What were your most exciting experiences – and why?
Generally, I covered more flat racing than jumps but working at the Grand National at Aintree Racecourse near Liverpool was a unique experience. Working in horse racing is a bit like being part of a travelling circus – the show must go on every day and every day is a new one.
Although in racing everyone is competing against each other and there are, of course, personality clashes, everyone understands the game they are in. There is always an element of danger and a real threat of injury which creates a certain atmosphere within the sport. The Grand National takes that to a different level. It’s an atypical race in comparison to the rest of the season. The stakes are higher and the threat of serious injury larger.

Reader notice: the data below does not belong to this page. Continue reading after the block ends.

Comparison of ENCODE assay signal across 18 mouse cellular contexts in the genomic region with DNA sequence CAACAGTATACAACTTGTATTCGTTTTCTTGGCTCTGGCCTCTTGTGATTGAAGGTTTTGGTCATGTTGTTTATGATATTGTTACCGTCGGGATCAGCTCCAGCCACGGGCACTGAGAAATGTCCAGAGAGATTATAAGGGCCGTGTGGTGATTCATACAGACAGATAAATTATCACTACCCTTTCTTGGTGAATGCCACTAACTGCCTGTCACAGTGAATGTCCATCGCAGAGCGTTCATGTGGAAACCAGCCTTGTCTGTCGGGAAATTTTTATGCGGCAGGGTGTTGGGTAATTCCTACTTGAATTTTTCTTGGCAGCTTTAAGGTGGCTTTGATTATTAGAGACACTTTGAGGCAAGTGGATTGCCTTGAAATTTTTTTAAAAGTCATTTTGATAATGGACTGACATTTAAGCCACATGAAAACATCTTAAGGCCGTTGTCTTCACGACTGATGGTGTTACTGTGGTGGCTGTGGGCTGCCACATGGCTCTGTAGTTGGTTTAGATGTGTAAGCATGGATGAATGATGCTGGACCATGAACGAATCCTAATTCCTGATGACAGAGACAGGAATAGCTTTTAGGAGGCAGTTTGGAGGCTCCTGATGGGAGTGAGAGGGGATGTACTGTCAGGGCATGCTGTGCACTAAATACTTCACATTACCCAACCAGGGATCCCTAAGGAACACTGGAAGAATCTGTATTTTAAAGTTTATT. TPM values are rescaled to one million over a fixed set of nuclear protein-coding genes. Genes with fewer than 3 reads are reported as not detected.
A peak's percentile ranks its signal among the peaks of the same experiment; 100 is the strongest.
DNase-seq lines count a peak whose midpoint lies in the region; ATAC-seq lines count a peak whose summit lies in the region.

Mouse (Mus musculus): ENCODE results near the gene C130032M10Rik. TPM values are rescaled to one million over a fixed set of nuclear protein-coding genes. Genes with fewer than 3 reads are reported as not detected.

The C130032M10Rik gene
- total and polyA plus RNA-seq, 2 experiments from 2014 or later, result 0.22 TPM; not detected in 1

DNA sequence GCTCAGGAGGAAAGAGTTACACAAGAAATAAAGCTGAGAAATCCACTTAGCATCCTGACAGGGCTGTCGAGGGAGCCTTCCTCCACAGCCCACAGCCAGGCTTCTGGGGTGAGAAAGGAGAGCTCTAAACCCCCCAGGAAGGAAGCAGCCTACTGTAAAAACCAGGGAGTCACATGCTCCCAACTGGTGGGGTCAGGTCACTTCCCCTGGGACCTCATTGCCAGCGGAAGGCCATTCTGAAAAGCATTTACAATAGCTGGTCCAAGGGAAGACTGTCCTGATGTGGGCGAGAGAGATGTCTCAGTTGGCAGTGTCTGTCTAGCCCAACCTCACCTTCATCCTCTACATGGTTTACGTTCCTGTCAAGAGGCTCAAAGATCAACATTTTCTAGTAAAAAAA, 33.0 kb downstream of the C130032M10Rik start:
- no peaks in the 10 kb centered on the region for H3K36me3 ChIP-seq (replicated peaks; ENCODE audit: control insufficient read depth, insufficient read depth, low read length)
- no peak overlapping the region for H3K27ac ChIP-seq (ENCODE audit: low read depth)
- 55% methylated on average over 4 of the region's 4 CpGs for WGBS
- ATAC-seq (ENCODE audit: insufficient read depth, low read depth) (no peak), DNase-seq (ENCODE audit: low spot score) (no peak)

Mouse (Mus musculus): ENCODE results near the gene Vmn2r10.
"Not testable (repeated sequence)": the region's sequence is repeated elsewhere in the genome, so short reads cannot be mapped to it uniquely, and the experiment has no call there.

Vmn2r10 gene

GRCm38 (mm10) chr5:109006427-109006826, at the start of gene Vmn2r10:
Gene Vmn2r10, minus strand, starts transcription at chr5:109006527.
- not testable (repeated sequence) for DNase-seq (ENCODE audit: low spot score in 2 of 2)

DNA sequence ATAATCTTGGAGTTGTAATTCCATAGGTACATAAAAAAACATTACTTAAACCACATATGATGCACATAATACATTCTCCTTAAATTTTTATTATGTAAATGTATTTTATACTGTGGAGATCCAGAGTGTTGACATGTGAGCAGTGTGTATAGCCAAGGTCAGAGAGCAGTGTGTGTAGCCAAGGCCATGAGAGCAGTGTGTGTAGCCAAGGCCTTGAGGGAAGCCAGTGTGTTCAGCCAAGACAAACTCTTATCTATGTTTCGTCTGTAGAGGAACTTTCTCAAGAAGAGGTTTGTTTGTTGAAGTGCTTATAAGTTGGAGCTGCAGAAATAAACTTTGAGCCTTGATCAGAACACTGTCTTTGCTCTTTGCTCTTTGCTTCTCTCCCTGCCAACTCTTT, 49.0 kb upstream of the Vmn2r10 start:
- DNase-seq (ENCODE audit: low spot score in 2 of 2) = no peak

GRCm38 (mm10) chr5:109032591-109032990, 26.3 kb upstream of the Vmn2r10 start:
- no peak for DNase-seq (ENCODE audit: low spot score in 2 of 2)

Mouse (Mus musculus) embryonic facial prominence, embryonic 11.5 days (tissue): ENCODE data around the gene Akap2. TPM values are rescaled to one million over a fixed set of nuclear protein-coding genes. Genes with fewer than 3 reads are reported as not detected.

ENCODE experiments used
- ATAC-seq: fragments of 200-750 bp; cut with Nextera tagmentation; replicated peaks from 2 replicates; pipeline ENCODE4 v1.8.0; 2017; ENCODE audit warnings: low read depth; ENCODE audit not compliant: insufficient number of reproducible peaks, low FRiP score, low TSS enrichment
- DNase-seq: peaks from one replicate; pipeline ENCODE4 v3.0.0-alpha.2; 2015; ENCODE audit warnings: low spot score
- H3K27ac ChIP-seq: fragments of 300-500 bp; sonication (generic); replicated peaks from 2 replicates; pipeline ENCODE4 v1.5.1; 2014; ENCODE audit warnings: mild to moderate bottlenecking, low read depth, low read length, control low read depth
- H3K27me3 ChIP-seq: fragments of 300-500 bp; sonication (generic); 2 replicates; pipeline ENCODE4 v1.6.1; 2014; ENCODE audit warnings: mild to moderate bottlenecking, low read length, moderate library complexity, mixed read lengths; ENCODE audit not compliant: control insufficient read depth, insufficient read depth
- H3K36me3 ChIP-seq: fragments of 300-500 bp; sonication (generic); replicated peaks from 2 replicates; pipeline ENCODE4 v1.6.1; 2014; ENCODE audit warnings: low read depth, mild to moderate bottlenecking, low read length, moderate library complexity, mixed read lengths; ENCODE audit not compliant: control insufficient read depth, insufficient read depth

Of course, people want to win, and it can be life changing if you do but the result itself is not as important as everyone getting home safely. There’s something special about being inside the weighing room to experience that unspoken feeling but you have to experience the circus of the rest of the year to appreciate it. It's remember to remember those highs and lows and the slog of racing in the back end of nowhere to no crowd on a wet Tuesday as well.
I see a lot of high achievers, jockeys included, and the challenge now – or goal for me – is to help them see the bigger picture in terms of their health and wellbeing [Kevin Hunt]
Jockeys must face many pressures – what are they like to work with?